8 Steps of NCLEX Question Analysis

Staff Writer
May 3, 2022 | 13 min read

Answering questions on the NCLEX requires knowledge and strategy.

Knowing the material is hugely important, but understanding NCLEX questions and how you go about using that knowledge to answer those questions is equally important, because the National Council Licensure Examination requires strategy to put your nursing knowledge to good use.

In our last two sets of NCLEX study tips we discussed strategies for multiple choice questions and alternate format questions. Today, we’re taking a broader look and presenting eight steps of analysis you should use for every NCLEX question.

1. Read the whole question

We’ve said this before, and we’ll say it again: First read the entire question before looking at the answers. A huge portion of incorrect responses aren’t due to lack of knowledge: They’re from misunderstanding the question by failing to read it all the way through. Take your time and don’t rush! What you initially think the question is asking may not be what the question is really asking.

2. Ask yourself first

Test yourself while you’re taking the test. Before moving on to the answer options, try to reword or rephrase the question. Being able to restate the question in your own terms will ensure you know you understand what the question is really asking.

3. Think about the types

Remember, different NCLEX questions are asking different things. One of the quickest ways to ensure you know what a question is asking is to determine if it’s priority, positive, or negative. Priority questions are those that often have more than one correct answer and you must determine which action you will perform first. Positive questions have only one correct answer, while negative questions have one incorrect statement—and that would be the one you’re looking for.

4. Focus on each question answer

Once you’re sure you know what the question is asking, look at the answer choices and carefully read and consider each option. Scrutinizing every one of them—in light of the question—before going on to the next will keep you from answering hastily (and incorrectly).

5. Decide if the answers are wrong, right, and possible

As you’re reading through the answers, decide whether they’re right, wrong, or possibly right. If one of them is obviously not correct, eliminate it immediately, and do not return to consider it. If it is a possible answer, then keep it in mind as you read the other options. Remember, with negative questions, the “right” answer will be the false one—which is why it’s so important to ensure you know the type of question first.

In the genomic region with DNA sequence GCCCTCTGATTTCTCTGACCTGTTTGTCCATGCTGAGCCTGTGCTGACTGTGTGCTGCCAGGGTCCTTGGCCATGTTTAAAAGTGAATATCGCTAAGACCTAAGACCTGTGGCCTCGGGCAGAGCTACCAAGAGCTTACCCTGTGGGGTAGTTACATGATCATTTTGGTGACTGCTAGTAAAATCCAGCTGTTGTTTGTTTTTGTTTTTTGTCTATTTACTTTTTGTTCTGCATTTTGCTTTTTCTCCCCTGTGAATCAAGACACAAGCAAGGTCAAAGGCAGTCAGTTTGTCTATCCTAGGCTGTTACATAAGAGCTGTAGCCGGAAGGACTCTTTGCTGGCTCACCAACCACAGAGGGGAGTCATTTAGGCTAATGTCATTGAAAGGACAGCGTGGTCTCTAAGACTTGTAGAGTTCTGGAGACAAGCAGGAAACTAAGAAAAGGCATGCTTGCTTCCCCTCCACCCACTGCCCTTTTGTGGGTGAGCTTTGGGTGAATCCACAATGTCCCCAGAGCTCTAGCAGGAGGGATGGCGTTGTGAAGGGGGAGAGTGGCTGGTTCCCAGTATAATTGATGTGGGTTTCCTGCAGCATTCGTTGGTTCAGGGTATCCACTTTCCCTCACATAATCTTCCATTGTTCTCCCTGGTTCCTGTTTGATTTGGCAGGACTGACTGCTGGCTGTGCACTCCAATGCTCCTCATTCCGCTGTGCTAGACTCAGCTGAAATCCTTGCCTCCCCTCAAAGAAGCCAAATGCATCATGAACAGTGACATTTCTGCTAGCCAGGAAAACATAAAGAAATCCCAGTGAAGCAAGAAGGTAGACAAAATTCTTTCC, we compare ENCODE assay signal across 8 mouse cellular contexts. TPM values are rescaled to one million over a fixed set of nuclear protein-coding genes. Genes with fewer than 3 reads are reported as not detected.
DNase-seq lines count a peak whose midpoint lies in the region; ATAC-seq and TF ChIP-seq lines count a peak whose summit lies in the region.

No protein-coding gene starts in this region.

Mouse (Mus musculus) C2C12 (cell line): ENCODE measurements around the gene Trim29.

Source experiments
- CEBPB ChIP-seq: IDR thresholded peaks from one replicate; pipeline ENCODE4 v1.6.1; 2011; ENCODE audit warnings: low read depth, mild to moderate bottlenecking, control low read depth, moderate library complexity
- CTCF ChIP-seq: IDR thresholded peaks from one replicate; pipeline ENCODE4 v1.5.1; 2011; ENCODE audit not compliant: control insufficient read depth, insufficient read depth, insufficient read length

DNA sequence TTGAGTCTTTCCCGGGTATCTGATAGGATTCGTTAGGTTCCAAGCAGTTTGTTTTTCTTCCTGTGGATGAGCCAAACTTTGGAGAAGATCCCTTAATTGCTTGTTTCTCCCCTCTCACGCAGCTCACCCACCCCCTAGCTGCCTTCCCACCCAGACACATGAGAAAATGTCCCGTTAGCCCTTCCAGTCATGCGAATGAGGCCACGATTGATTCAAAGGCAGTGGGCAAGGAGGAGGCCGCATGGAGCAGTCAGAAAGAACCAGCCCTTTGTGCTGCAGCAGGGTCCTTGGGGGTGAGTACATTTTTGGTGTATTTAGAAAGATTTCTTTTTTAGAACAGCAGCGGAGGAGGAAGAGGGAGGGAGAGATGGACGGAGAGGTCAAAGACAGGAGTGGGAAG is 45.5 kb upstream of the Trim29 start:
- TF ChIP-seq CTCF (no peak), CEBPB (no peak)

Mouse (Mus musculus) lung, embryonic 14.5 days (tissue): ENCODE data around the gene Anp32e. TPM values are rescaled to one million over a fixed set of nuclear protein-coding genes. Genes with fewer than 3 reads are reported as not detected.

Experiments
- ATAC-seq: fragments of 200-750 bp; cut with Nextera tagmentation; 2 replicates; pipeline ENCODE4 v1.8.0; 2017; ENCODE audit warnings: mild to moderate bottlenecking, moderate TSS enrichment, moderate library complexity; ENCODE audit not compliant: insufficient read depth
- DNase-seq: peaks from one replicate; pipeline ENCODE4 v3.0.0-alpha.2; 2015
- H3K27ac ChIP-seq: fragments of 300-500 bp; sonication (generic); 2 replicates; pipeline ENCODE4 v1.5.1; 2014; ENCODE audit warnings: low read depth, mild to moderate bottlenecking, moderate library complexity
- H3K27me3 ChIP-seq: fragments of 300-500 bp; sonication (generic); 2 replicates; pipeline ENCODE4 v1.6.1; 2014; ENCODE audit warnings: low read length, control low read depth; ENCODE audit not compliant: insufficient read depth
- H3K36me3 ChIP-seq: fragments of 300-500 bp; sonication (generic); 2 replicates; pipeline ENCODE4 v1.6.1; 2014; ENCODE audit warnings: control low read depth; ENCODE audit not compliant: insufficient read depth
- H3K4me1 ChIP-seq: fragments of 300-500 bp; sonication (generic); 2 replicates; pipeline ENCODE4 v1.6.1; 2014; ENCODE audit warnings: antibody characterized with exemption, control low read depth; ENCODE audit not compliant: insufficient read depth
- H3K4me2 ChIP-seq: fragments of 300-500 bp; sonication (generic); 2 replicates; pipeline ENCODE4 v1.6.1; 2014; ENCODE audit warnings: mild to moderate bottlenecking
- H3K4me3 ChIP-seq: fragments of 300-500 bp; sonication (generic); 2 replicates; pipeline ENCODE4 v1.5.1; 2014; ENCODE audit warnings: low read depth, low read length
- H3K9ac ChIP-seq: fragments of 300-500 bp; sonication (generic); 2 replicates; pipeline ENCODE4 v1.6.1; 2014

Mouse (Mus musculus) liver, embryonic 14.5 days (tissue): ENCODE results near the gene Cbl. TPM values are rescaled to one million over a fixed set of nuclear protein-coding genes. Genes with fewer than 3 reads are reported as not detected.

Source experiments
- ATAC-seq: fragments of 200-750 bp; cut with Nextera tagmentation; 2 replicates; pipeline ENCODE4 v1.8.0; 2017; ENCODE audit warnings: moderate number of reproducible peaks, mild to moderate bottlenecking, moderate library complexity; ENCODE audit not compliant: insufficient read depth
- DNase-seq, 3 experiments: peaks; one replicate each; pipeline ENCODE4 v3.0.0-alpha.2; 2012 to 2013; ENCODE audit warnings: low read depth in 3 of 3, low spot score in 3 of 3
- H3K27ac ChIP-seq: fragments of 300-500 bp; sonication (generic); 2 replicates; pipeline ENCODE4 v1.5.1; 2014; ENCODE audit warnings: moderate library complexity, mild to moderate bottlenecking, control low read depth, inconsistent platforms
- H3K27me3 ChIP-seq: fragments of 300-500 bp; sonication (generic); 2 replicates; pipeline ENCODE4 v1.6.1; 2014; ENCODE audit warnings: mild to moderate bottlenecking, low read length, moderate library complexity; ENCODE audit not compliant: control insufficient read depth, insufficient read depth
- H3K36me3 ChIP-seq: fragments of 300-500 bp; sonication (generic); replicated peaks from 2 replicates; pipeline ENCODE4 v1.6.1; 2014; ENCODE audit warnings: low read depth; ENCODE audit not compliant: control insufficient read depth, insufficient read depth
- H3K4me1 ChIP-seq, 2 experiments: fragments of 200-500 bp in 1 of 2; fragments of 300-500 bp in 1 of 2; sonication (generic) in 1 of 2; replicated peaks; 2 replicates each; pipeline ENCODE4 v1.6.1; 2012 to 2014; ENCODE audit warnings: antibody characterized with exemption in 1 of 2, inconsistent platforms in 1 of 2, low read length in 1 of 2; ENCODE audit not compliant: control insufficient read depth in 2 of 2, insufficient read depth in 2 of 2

6. Rank your correct and possible options

After scrutinizing the answer options, you’ll probably be left with a few that either seem right or at least possibly right. If one answer seems better than another, then put that answer at the top of your choices.

7. Reread the question after choosing “finalists”

Try to narrow the options down to two, and then go back and reread the question with those two in mind. Look for clues in the question to determine which option is the better of the two.

8. Make a decision and don’t look back

Finally: Make your selection and move on! Don’t stay on the question to allow time to second-guess yourself. The NCLEX is timed, so you can’t deliberate over a question forever, which is actually good, because second-guessing tends to be more detrimental than helpful. More often than not, if you panic and change your answer, you will move from a correct answer to an incorrect one.

P.S. We love feedback. Post to our Facebook page with comments or requests for specific information you’d like to see in the series.

Happy studying, and see you with more NCLEX study tips next week!

– Cheryl Armstrong, MS, RN
– Britt Baer, RN, MSN-HCSM, SANE

For more NCLEX study strategies and advice, you can download our free NCLEX ebook.

About NCLEX Wednesday: Joyce’s NCLEX review course has helped our nursing students pass the NCLEX with flying colors. We’re spreading the love to all nursing students as part of a weekly series. Nurses unite!


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